Joachimsthal is a small town in the district of Barnim, in Brandenburg, Germany. It is situated within the Schorfheide-Chorin Biosphere Reserve on the isthmus between the lakes Grimnitzsee in the north and Werbellinsee in the south, about 17 km (11 mi) northwest of the district’s capital Eberswalde and 55 km (34 mi) northeast of the Berlin city centre. The municipality is the administrative seat of the Amt („municipal federation“) Joachimsthal (Schorfheide).
Joachimsthal was founded in 1601 by Elector Joachim III Frederick of Brandenburg at the foot of medieval Grimnitz Castle and received town privileges in 1604. The Elector had a glass foundry erected and in 1607 established a boarding school, the Joachimsthalsches Gymnasium, that was relocated to Berlin after its devastation in 1636 during the Thirty Years‘ War. After a blaze in 1814, the church and several houses were rebuilt according to plans by Karl Friedrich Schinkel.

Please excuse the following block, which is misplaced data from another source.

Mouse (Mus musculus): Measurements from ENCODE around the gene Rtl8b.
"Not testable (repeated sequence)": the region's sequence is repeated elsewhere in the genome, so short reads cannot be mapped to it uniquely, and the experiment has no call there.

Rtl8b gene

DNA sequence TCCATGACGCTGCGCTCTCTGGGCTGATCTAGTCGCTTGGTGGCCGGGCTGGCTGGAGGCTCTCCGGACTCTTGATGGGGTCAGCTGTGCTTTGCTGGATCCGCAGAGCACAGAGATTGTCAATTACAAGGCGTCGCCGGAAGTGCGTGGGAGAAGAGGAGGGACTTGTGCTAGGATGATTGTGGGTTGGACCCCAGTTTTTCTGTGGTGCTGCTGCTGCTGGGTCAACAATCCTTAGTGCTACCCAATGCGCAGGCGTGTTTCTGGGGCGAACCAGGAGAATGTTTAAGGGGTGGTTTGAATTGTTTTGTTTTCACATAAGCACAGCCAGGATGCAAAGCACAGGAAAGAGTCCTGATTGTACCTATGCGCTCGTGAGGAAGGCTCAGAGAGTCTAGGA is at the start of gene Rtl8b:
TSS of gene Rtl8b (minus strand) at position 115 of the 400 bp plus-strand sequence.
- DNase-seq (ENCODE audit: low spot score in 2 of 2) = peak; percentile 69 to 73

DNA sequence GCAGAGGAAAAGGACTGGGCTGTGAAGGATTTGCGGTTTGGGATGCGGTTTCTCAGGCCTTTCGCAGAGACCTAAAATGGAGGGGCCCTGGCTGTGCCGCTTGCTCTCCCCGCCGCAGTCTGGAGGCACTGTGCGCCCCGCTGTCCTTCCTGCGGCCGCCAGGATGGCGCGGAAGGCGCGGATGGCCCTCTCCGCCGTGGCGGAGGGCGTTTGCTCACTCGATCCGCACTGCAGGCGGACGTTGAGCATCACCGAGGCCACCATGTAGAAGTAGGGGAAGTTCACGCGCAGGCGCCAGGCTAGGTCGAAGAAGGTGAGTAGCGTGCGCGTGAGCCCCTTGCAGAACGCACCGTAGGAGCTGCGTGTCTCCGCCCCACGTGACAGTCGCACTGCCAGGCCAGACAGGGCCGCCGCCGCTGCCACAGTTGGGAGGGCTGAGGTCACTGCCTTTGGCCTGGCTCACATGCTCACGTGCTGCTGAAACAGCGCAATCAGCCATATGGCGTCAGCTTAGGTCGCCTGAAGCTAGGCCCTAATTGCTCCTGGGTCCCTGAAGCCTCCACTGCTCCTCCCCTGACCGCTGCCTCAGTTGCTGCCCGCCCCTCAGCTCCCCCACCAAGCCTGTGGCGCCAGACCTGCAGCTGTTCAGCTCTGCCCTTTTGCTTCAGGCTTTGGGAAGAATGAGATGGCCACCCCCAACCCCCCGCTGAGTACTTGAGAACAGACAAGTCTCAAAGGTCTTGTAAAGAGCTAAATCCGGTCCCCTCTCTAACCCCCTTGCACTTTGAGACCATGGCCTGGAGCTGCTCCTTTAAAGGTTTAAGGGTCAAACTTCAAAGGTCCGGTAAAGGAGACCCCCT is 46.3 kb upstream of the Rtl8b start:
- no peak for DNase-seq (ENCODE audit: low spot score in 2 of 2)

King Frederick William IV of Prussia had the Hubertusstock hunting lodge erected on the western shore of the Werbellinsee in 1849. In changing times, Hubertusstock served as a pleasure ground for men in power: The German Emperors from the House of Hohenzollern indulged in huntsmanship (Wilhelm II had his own train station built), as did the Presidents of the Weimar Republic, Friedrich Ebert and Paul von Hindenburg. In 1944 Adolf Hitler gave the lodge to Obergruppenführer Hans Lammers and in 1973 it was rebuilt as a vacation home for General Secretary Erich Honecker.
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